Let's now examine the situation in the case where 1 cannot start the entry pass to the wings or the posts. Here are three different solutions.

  • 1 cannot pass the ball to 2 on the wing because 2 is aggressively overplayed. 5 can flash to the high post position at the corner of the free-throw area, and receive the ball from 1, while 2 makes a back-door cut and can get the ball from 5 (diagr. 9).
  • 1 can also pass to one of the posts, 5, in this case, cut around the other post 4, and receive the ball from 5 since there is no help on the other side (diagr. 10). When the defense is punished a couple of times, in this way with two easy baskets, it will not be so aggressive anymore.
  • If the ball cannot be passed to 5 at the high post, and 2 is also overplayed, 1 dribbles towards 2, who starts to cut in the lane to receive 4's screen (diagr. 11).

In these situations, the players must read what happens on the court and react to the reaction of the defense. I teach the guards that there should be no space between them and the defenders while playing pick-and-roll. After a screen and the defender pops out in front of the ball handler, the ball handler must take a step-back dribble, a difficult, but important move, and then, changing speed, drive to the basket.

Let's go back to the situation of 4, who is screened by 3. If the defense reacts to 3's screen and covers the cut back of 4, as described in diagr. 6, 4 can make a fake to cut back. He then goes high and runs off the screen of 5 (diagr. 12).

At Panathinakos (and other teams I have coached), I have many good shooters at the 4 and 5 position. Another important detail on the situation described is that when 3 sees 4, who rubs off 5's screen, he must roll quickly back to the ball to receive it in the lane. However, if he receives the ball outside, 2, screens quickly for him right after the pass.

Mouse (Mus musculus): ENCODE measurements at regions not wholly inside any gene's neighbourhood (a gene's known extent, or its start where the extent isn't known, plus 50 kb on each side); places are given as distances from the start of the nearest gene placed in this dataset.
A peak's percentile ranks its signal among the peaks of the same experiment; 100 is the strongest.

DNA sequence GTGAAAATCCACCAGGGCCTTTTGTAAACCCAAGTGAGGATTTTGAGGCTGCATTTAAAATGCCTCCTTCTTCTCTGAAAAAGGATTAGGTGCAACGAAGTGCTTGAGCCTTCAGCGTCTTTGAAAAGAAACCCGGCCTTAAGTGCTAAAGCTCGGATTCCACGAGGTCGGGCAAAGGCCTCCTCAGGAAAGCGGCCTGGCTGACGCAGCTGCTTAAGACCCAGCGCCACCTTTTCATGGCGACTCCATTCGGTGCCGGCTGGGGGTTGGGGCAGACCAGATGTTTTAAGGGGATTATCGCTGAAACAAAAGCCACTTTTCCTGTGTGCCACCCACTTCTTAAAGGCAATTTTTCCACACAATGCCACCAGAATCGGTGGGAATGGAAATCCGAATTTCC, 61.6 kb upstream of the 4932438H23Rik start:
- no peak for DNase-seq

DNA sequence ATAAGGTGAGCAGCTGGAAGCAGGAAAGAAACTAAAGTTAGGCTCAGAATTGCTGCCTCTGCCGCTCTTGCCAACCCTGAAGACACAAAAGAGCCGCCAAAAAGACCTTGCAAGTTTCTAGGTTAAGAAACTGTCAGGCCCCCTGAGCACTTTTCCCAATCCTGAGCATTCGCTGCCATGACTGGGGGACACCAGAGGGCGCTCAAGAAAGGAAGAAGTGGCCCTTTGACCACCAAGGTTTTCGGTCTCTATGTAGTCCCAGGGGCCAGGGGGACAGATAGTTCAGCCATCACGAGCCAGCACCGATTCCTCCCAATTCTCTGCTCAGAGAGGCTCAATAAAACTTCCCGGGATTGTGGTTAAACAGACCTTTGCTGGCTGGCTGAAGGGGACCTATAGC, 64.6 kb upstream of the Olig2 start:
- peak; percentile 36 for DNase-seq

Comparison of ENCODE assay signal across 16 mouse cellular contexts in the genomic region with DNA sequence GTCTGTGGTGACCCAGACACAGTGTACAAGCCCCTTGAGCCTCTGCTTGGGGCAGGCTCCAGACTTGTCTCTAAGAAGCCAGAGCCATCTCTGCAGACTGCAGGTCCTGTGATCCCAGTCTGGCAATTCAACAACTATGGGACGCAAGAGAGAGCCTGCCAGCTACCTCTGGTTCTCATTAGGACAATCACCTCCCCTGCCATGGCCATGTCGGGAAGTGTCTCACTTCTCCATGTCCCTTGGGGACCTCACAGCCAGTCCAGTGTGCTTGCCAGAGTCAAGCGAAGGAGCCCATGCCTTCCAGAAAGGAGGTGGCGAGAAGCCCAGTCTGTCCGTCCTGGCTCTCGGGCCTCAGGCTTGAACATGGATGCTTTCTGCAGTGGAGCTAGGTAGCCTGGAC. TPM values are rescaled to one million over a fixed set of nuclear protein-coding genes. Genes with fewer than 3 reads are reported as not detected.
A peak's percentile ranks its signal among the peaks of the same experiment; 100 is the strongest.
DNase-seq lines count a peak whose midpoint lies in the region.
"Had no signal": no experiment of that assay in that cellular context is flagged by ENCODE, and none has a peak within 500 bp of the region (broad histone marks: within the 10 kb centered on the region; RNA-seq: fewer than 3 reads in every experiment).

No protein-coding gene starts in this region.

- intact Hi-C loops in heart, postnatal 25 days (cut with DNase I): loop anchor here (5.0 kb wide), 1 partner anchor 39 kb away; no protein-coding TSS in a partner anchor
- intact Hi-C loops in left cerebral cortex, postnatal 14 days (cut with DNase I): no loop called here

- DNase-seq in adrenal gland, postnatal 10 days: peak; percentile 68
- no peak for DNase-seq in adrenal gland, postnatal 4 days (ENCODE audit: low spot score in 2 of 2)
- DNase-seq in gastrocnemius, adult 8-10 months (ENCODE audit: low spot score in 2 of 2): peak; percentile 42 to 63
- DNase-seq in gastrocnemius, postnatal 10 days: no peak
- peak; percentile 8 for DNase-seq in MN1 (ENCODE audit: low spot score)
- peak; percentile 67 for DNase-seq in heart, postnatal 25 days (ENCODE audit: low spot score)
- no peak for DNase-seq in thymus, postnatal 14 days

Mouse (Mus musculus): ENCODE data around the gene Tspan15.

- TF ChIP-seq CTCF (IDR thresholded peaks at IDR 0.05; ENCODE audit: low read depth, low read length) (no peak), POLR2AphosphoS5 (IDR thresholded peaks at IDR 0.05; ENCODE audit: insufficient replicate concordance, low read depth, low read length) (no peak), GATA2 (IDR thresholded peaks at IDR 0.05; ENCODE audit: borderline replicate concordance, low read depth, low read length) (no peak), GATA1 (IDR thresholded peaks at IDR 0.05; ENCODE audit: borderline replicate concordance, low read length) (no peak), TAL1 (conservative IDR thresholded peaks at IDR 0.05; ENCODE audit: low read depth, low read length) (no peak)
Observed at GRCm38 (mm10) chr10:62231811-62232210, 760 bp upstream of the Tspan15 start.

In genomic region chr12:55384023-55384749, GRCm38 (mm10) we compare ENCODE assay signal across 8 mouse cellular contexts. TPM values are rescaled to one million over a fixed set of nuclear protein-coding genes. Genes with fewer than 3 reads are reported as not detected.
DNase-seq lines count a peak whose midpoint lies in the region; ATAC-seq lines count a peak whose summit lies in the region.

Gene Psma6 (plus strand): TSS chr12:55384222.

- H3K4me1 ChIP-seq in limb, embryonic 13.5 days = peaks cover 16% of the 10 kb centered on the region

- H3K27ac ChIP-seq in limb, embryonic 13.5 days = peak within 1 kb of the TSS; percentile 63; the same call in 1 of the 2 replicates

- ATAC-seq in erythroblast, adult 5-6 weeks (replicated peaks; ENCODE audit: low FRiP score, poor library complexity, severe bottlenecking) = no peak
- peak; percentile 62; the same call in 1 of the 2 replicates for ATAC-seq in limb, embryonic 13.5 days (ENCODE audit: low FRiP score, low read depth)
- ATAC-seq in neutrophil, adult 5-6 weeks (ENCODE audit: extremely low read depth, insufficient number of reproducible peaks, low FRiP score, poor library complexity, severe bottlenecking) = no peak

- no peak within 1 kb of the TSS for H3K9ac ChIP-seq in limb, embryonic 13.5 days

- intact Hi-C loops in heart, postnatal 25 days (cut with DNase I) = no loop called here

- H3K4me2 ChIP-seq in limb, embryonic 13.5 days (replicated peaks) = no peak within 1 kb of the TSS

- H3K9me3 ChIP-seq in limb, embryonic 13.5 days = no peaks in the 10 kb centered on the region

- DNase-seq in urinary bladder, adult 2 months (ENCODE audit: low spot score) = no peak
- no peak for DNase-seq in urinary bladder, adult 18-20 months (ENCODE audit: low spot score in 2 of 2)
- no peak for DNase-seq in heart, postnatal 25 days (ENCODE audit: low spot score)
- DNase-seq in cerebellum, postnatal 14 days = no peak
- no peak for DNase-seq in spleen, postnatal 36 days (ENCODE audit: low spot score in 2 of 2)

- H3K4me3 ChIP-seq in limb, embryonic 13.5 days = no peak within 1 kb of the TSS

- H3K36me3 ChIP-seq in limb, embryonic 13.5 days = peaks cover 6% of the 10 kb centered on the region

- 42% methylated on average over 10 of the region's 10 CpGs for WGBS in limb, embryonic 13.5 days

When 5 receives the ball on the low-post position (diagr. 13), the other post, 4, goes to the high post position on the other side of the court. He keeps moving in this area to keep the defense busy, while 5 plays one- on-one in the low post.

After a hand off and the drive to the other side of the court (see diagr. 7), the ball handler has three options: pass to the corner, pass inside the lane, or pass to the weak-side teammates, who have popped out of the post's screen (diagr. 14).

Lets go back to the situation of diagr. 5. Another option, after the back screen of 5, is that 1 goes down to the low-post position, 2 passes the ball to 5, who popped out after the screen, and then 1 runs out to back screen for 2. As soon as 4 sees this screen, he down-screens for 3, who has first made a strong fake as if he were going to move into the lane (diagr. 15).

Another option is that 1, instead of back screening 2, pops out of the the low-post position, screens high for 5, who cuts off the screen and receives the ball from 2 (diagr. 16).

If the ball is not passed low to 5, but passed to 1, 4 fakes to cut in the lane and then runs high, screens for 1, and plays pick-and-roll (diagr. 17). On the pick-and-roll, the ball handler must be patient and read the defense. In addition, the screener must react to the reaction of his defender.

On this play, there are many options that your player can run. They have to be able to read and react to any defensive situation. As coach, it's your job to take care of every option and the details that go with them.

I will now describe this final option. The two posts, 4 and 5, set a double screen at the free-throw area, with the ball in the hands of 2. 1 screens for 3, who goes to the low post, and then 1 runs high off the double screen of 4 and 5.

Usually the defense on the double screen stays high to the ball side to delay the pass to the screened player. Therefore, in this situation, 4 screens for 5, cuts in the lane and 5 cuts off outside the lane (diagr. 18). This option can only be run when there are at least 16 seconds remaining on the clock.